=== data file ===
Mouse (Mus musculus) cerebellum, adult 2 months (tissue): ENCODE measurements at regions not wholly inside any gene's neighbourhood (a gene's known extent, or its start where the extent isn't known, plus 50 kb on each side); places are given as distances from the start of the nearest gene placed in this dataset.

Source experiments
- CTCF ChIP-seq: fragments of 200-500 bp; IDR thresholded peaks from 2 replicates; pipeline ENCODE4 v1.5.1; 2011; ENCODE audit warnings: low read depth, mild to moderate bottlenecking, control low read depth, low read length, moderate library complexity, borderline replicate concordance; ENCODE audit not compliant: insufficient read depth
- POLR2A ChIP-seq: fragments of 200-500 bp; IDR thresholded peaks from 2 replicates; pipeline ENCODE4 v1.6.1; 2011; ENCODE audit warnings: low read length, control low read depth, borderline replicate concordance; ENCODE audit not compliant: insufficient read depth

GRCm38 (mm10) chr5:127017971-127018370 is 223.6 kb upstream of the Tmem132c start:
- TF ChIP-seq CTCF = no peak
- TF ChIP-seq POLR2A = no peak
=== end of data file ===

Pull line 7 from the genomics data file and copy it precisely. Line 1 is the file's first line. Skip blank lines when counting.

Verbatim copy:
- TF ChIP-seq POLR2A = no peak